Amongst the sessions trying to divine what the future might look like post ‘peak’ vegan, or exploring the on-going rehabilitation of cannabis, a thought-provoking seminar took a closer look at packaging (particularly ‘sustainable’ packaging) at Food Matters Live last week.
Several important points, amongst the dozens made by each speaker, jumped out.
Firstly, confusion abounds. It’s almost impossible for ordinary shoppers to discern the difference between ‘good’ packaging and ‘bad’, not to mention the horrible grey areas in between.
As much as something might be labelled as recyclable, biodegradable, compostable or ‘made from recycled materials’ the reality of actually making the best choice for the environment is challenging to say the least.
Rupert Wyllie, industrial product designer and circular economy expert, talked about the issues with so-called ‘sustainable’ packaging and how those issues are communicated – or not – to consumers.
He pointed out that the focus on plastics since David Attenborough’s devastating expose of ocean plastic had led to a plethora of solutions from retailers and brands – not all of them very satisfactory. He showed his audience a variety of plastic packaging – all, to the uninformed naked eye, pretty much similar. Except some could be recycled, some composted. One could even be dissolved in hot water – but not recycled – and inevitably, some only fit for landfill. How on earth are ordinary shoppers meant to decipher all this?
But it gets worse. Rupert also used two ‘biodegradable’ shopping bags as an example of carriers pretending to be environmentally friendly, when in fact they merely break down into micro-plastic (after a very, very long time) – potentially as harmful to the environment as any other kind of plastic.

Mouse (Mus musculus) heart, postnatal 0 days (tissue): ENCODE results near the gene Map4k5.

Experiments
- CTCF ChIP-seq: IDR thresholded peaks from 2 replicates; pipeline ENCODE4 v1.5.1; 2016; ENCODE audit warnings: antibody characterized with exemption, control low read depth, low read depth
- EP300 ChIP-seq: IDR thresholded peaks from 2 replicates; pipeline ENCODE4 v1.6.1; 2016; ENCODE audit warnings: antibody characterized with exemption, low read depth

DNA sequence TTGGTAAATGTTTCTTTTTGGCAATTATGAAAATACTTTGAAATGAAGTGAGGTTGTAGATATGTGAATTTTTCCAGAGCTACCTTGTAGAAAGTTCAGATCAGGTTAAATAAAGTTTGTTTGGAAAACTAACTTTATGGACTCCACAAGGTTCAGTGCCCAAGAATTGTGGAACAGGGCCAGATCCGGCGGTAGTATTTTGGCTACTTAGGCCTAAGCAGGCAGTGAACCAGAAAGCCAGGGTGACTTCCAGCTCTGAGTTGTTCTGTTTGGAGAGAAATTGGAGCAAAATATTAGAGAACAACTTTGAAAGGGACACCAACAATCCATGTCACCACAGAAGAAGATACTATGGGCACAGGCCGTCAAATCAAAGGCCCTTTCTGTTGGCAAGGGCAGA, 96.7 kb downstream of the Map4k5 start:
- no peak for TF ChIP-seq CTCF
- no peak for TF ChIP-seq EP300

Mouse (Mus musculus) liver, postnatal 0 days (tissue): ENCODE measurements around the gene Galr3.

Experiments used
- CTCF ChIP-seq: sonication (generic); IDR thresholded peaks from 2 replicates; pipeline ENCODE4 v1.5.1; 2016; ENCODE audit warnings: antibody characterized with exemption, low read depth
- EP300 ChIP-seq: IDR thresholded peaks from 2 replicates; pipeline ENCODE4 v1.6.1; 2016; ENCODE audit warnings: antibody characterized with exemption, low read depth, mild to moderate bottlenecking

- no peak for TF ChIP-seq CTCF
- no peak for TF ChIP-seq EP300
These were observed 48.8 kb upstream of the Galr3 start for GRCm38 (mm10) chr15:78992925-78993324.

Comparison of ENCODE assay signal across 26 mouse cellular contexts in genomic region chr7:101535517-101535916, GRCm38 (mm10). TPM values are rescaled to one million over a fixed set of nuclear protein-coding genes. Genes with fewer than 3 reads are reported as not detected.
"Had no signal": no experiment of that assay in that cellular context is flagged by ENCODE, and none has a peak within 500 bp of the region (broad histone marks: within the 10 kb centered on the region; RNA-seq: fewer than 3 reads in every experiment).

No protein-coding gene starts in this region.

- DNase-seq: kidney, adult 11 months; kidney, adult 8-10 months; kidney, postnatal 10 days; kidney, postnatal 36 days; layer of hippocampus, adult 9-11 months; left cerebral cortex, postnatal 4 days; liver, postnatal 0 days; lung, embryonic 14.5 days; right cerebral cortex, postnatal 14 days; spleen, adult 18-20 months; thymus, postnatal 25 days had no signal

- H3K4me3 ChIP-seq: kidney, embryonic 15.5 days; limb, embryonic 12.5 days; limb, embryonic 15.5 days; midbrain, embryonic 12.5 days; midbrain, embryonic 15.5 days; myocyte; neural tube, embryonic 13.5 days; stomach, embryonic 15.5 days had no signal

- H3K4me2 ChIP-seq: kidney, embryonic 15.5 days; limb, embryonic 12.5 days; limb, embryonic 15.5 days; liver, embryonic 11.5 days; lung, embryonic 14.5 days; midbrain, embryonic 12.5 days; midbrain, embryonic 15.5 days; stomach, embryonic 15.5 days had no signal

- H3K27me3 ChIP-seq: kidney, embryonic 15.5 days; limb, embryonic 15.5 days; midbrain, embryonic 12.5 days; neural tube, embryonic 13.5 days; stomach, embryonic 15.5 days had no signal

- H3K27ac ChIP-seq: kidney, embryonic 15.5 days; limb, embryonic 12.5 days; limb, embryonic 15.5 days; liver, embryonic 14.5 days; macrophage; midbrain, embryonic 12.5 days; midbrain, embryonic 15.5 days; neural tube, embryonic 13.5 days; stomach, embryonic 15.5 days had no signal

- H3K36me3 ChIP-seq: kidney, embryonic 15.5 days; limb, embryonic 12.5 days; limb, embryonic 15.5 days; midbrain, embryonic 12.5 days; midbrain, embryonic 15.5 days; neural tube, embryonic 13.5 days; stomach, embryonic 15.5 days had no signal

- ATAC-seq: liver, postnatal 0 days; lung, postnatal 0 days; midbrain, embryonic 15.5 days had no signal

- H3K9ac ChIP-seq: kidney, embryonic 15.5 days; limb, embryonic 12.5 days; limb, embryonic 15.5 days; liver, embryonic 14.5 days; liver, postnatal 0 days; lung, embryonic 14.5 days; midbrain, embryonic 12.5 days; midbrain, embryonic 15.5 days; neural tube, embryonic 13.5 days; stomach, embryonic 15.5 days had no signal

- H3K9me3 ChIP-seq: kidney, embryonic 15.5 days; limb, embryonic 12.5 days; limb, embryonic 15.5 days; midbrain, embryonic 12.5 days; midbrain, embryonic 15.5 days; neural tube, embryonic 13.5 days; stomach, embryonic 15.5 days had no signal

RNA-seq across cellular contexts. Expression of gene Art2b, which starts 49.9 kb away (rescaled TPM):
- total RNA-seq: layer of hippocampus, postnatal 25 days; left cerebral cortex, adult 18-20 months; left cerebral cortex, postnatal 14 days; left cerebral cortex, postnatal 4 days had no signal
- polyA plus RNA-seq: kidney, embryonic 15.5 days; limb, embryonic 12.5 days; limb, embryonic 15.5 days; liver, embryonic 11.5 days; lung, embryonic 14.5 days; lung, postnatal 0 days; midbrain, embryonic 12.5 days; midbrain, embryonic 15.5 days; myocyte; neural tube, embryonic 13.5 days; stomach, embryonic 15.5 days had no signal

Perhaps even more disconcerting for consumers (and brands) looking for alternatives to plastic, is the fact that many currently being touted as the answer, are using valuable food resources. Rupert pointed to Richard Branson’s UAE Virgin Megastore, which is now making carrier bags out of cassava – the staple diet of millions of people worldwide. “I think essentially there are sufficient numbers of people on the planet now that a leap into bio-based alternatives to fossil fuels could have very serious consequences for the provision of food…some of the poorest people in the world, who are going to be the most impacted by climate change, rely on this for their staple diet. If they are living a subsistence lifestyle already and they are challenged in their environment, the last thing they need is someone coming along making plastic bags out of it…even worse making plastic bags that are going to be single use,” he said.
Essentially, the point Rupert was making is that brands (and retailers) are introducing more and more things into the market without considering what’s going to happen to them, or the wider implications of any effects they might have, simply to satisfy a knee-jerk reaction to the extremely emotive issue of plastic pollution.
His view is that it’s the responsibility of the brands to “get real” about what they are putting into the market (and the environment) and put more effort into reducing the amount of packaging they produce: “The reality is that from a sustainability point of view, the number one thing you can do is to have less packaging, or not use it at all. Recycling is the least preferable because it requires not only transport and processing and more energy, but also re-processing. If you (brands) are designing for recycling, then you are designing for a pretty poor outcome.”
Brandality often works with brands to help them design truly sustainable, beautiful and functional packaging. If you’d like to know more about how we can help your brand get the sustainability message right then drop us a line at firstname.lastname@example.org.